The Daily Parker

Politics, Weather, Photography, and the Dog

Things I might have time to read this weekend

Too much going on:

Now, I will go back to drafting documentation while I wait for AT&T to reconfigure my DSL and kill my landline. I've had a POTS ("plain old telephone service") twisted-pair line longer than most people on earth have been alive. After today, no longer. I don't think I'll miss it, either. I only have it because I have a business-class DSL, which I don't need anymore, and the only people who call it want money from me.

Uh oh...

Via Sullivan, the European Union has given Cyprus the weekend to get itself put together...or else...

Cypriot negotiators have lots of perfectly sensible things they can tell the European purse-string holders about why this obsesssion with debt sustainability is silly. They can point to future natural-gas revenues, for instance, which give Cyprus the potential ability to pay of debts which seem huge right now. They can also point to the denominator here: if failure to reach a deal results in GDP collapsing, then the debt-to-GDP ratio will soar even if the debt level doesn’t rise at all. But the Europeans aren’t acting like impartial judges: by all indications, they’ve made up their mind.

Which leaves Cyprus in a very, very tough position. It can accept the idea of taxing bank deposits — or it can find itself tossed unceremoniously into the Mediterranean, left to fend for itself. Essentially, the EU is telling Cyprus that it can come up with any plan it likes, so long as the plan involves nothing but fiddling around with the Breakingviews deposit-tax calculator. You want to preserve all insured deposits? Fine, raise the tax on uninsured deposits to something over 15%.

In other words, the only real solution to this crisis is for the EU to go back in time and stop it from happening in the first place. And the next-best solution would be for the EU to stop being so self-defeatingly stubborn on debt ratios. But if that doesn’t happen, the Cypriot parliament is going to face an unbelievably tough vote at some point in the next few days. Will they essentially cede their sovereignty to unelected Eurocrats, and rubber-stamp a deal which looks very similar to the one they’ve already rejected once? Or, standing on principle, will they consign themselves to utter chaos and a very high probability of leaving the Eurozone altogether? Such decisions are not always made rationally.

Could Cyprus end the Euro? It's possible, and it could happen next week. Krugman has even more depressing analysis.

Yes, our cold spring is because of global warming

The WGN Weather Blog explains it:

The unseasonably chilly pattern which has descended on Chicago and the Midwest is being driven by a new round of atmospheric blocking in the arctic. The so-called Greenland block has returned and is predicted by global forecast models to dominate the closing weeks of March and spill over into early April....

Blocking patterns in the arctic, like the one now in place, occur when vast pools of warmer than normal air take up residence aloft. As the planet's arctic regions have warmed, these blocking patterns have occurred with increasing frequency and with a variety of impacts felt to the south in the mid-latitudes.

Climate researchers point to the growing volatility of mid-latitude weather as examples of the sorts of changes which may be expected to become more frequent in years and decades to come as additional warming takes place.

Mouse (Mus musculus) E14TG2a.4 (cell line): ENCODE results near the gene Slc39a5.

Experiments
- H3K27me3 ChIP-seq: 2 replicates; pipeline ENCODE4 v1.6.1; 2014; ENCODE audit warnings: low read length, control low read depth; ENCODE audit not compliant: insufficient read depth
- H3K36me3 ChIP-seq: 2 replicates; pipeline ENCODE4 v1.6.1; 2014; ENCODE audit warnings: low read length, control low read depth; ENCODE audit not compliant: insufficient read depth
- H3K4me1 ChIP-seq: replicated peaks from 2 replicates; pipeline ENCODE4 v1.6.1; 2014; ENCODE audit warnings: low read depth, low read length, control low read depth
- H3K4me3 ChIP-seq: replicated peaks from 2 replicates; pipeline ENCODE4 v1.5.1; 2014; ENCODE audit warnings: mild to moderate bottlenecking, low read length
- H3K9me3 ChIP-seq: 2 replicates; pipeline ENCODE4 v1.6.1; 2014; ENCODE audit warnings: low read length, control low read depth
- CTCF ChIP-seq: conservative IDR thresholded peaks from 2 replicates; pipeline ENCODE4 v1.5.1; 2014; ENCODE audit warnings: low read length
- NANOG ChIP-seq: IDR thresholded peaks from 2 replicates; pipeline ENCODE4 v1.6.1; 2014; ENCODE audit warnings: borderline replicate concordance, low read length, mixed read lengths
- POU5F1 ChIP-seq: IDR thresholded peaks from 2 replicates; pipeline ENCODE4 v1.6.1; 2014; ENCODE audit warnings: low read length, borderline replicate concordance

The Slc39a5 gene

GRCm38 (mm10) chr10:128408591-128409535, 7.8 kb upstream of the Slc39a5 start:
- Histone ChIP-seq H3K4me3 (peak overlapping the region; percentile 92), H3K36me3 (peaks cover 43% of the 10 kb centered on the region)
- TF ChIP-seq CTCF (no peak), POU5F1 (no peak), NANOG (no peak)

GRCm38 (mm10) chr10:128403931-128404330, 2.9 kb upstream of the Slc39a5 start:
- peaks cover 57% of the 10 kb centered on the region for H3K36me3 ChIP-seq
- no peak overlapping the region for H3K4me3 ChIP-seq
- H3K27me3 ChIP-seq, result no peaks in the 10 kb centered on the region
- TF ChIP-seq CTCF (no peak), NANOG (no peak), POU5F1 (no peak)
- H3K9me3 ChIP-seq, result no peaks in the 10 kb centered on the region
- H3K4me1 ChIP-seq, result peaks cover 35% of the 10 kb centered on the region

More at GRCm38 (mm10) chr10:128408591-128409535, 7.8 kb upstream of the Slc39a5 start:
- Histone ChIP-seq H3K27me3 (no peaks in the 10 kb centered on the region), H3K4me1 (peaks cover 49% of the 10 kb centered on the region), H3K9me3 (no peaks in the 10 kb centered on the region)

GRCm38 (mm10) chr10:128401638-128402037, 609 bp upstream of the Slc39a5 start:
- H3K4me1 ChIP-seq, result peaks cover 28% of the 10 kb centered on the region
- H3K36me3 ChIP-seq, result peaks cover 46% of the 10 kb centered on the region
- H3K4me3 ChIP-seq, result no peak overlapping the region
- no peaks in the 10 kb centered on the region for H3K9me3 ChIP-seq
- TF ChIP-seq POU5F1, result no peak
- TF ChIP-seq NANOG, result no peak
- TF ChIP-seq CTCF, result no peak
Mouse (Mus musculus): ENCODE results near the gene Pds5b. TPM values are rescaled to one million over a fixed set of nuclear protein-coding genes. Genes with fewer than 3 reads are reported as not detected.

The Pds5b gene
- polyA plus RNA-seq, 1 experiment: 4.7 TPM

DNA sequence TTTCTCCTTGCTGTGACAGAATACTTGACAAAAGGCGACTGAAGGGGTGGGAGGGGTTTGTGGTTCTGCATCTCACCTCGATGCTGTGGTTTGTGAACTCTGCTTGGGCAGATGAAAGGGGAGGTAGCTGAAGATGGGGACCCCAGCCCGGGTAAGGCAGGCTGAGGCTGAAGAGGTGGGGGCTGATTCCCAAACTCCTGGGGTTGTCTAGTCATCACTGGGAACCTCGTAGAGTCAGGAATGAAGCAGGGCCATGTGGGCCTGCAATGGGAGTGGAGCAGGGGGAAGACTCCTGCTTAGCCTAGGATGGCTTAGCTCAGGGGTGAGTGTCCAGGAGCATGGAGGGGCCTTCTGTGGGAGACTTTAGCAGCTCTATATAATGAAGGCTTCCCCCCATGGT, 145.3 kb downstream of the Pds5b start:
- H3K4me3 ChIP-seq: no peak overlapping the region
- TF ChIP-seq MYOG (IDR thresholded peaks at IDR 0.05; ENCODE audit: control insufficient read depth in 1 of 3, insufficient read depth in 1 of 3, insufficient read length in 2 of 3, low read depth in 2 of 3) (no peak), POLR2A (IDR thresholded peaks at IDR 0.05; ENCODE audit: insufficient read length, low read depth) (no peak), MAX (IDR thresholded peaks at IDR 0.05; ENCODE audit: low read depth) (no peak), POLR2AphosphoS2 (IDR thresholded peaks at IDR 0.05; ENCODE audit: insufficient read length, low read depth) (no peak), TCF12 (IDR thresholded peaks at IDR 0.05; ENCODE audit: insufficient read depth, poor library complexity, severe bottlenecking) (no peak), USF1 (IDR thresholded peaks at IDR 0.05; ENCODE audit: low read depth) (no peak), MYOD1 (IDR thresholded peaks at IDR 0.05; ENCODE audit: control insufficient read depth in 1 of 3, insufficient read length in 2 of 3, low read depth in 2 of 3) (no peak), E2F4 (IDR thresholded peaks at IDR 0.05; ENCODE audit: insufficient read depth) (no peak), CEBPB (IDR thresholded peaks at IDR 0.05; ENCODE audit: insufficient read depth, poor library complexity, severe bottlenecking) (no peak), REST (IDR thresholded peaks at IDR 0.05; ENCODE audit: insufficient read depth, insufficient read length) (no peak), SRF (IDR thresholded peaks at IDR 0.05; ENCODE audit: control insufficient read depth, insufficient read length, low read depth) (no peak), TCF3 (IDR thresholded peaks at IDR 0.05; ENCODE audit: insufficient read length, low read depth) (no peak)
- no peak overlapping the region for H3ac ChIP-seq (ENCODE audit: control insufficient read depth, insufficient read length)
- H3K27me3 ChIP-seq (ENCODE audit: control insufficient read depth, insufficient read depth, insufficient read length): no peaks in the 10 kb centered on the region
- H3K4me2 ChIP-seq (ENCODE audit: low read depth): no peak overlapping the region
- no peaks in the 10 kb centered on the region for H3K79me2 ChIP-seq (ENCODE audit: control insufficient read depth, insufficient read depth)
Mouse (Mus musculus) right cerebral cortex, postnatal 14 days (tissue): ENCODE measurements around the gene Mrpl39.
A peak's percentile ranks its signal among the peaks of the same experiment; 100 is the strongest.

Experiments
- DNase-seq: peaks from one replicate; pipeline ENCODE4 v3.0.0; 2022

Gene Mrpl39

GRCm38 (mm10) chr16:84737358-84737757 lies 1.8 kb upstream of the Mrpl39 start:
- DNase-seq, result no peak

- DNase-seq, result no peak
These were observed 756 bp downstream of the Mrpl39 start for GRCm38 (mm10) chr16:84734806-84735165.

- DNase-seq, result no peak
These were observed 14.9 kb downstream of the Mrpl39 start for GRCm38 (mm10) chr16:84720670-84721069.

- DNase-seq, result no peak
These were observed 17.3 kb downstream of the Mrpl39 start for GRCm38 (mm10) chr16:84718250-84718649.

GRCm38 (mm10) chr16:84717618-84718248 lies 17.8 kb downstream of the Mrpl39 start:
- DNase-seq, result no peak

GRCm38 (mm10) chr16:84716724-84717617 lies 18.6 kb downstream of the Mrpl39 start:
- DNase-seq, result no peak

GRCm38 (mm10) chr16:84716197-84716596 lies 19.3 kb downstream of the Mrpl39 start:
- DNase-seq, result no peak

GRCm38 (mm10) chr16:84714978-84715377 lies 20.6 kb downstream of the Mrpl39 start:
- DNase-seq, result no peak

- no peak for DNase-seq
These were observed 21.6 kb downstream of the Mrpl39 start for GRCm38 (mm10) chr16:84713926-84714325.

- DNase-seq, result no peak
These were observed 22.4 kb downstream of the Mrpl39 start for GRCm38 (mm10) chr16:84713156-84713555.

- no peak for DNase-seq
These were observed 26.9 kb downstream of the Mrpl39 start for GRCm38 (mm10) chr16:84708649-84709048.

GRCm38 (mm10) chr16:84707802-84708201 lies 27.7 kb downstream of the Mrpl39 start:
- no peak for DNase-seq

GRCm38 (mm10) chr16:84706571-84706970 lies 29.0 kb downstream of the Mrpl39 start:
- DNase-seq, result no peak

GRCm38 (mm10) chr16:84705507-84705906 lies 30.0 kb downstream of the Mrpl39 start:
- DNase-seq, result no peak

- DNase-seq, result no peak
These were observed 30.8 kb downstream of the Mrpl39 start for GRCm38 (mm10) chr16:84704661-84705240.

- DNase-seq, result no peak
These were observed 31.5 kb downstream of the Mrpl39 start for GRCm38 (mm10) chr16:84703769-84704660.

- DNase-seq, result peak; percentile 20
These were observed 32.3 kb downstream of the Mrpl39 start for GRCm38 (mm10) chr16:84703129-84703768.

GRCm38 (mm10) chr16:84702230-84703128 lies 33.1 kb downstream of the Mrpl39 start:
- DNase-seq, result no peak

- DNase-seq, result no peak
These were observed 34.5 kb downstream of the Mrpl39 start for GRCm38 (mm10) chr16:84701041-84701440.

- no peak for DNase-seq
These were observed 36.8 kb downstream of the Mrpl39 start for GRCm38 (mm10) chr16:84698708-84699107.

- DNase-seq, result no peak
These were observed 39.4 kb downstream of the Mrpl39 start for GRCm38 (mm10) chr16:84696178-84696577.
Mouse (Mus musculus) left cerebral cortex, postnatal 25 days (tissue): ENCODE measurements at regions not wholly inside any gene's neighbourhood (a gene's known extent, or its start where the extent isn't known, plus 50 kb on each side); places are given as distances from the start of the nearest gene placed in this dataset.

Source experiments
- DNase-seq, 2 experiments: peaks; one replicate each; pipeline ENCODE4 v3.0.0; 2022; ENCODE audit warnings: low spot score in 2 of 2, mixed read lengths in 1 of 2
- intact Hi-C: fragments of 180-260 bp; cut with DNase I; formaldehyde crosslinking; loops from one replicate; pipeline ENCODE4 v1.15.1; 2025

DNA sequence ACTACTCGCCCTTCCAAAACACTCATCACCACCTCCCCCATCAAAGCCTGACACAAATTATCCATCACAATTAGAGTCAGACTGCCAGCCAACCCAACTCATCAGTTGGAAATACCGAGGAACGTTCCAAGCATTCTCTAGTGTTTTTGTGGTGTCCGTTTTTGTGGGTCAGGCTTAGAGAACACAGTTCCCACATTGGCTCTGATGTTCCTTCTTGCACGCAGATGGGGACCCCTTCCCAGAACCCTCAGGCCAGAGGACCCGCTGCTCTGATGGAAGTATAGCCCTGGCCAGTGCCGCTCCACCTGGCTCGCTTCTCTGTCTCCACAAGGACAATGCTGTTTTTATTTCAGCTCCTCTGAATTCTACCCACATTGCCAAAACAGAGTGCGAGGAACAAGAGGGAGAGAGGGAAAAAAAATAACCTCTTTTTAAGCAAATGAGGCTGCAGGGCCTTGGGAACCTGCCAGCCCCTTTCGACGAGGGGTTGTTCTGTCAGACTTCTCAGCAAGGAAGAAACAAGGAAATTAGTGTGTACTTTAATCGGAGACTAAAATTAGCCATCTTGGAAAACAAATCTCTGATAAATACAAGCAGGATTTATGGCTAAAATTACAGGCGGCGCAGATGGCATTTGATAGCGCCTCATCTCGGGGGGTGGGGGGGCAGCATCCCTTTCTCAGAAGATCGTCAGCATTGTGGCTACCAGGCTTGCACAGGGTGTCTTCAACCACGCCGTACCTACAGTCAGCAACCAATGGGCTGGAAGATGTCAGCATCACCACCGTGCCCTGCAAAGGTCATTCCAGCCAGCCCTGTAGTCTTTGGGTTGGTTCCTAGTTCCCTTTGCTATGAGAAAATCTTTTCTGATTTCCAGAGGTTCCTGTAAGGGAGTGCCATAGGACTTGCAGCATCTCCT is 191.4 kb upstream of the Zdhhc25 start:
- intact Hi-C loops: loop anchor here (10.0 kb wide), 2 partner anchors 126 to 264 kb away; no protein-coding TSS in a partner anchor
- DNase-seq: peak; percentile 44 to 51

The vast reservoir of warmer than normal air aloft, which currently covers much of the arctic, extends from northern Russia across the North Pole and into Northeast Canada. Such pools of warmer than normal air act to dislodge the frigid air indigenous to the arctic, sending the chill cascading southward into portions of the Lower 48.

Yesterday Chicago got all the way up to -4°C, fully 33°C colder than the first day of spring last year. The arctic, however, is a little warmer. Climate-change deniers are therefore reminded, one hopes, of the difference between weather and climate.

Send to Kindle

Odd that I'm finding this out through the Chicago Tribune: has introduced a way for users to quickly save and send news articles as well as other items to their Kindle devices for later, off-line reading.

The new feature can be added by users in a variety of ways. Amazon has made it possible for users to send items to their Kindles through Web browser extensions for Google Chrome and Firefox, as a feature that can be installed on Macs or PCs, from Google Android mobile devices, or from users' emails.

Cool. Look for the button to appear on The Daily Parker very soon.

Now that I can send directly to Kindle, and after having Instapaper crash frequently on my Android device, I might switch. Though this does underscore the risks start-ups take when they develop relatively simple ideas into software. Other, larger companies can kill you.

Negligible marginal utility

Yeah, I kind of saw this coming, but it still pisses me off:

The U.S. trustee overseeing American Airlines' bankruptcy has asked the carrier to justify its offer of $19.9 million in severance pay to Chief Executive Tom Horton, part of compensation linked to its merger with US Airways Group.

American spokesman Andy Backover said in a statement the carrier did not believe the objection filed by the U.S. Trustee's office had merit. The matter is scheduled to be considered by the U.S. Bankruptcy Court on March 27.

The company said the proposed employee arrangements were found to be reasonable by pay consultants retained by its unsecured creditors committee.

Let's review. Horton's contributions to American Airlines included:

Well, that's all I can see, and I've spent about 300 hours on their airplanes since he took the job. Seems like he's worth $20 million to me!